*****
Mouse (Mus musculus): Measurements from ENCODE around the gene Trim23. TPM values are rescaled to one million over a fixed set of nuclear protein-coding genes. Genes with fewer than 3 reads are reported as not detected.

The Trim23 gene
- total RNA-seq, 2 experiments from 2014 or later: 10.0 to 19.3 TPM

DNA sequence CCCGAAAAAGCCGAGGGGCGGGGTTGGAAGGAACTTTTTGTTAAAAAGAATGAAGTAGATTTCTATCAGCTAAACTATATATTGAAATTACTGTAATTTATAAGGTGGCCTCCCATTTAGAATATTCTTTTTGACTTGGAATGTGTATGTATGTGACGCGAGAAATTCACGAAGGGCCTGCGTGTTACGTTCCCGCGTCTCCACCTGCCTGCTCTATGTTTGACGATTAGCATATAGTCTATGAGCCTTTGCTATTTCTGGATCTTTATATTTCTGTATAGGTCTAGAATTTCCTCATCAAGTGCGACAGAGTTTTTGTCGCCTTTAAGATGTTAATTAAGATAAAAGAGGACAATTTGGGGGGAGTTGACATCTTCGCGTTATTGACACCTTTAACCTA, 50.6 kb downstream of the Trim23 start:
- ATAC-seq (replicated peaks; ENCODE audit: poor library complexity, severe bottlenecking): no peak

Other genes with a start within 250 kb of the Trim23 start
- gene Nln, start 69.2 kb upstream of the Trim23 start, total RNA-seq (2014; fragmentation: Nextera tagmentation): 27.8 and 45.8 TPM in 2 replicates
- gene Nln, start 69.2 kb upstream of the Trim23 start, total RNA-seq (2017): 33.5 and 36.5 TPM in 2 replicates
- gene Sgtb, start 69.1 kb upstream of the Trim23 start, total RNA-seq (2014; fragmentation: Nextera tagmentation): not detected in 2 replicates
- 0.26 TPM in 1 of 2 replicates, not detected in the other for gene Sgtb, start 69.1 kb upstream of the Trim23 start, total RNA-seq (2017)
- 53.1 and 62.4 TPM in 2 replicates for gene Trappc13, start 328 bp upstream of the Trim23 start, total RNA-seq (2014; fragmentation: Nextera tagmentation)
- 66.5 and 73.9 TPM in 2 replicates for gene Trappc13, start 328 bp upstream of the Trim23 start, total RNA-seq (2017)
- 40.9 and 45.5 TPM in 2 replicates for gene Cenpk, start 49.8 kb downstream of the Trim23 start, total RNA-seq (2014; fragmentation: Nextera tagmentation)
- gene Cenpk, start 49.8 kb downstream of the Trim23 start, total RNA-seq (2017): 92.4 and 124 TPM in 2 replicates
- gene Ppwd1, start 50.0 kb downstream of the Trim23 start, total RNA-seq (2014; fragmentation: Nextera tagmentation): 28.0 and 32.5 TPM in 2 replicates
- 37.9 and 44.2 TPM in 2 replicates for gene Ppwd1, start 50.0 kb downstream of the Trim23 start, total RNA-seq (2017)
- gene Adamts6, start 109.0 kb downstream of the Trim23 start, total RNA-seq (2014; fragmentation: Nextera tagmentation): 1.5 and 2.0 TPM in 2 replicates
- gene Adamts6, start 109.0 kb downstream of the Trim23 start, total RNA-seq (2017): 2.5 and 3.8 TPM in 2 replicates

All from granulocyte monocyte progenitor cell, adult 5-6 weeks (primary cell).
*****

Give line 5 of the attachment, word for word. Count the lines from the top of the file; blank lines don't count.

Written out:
- ATAC-seq (replicated peaks; ENCODE audit: poor library complexity, severe bottlenecking): no peak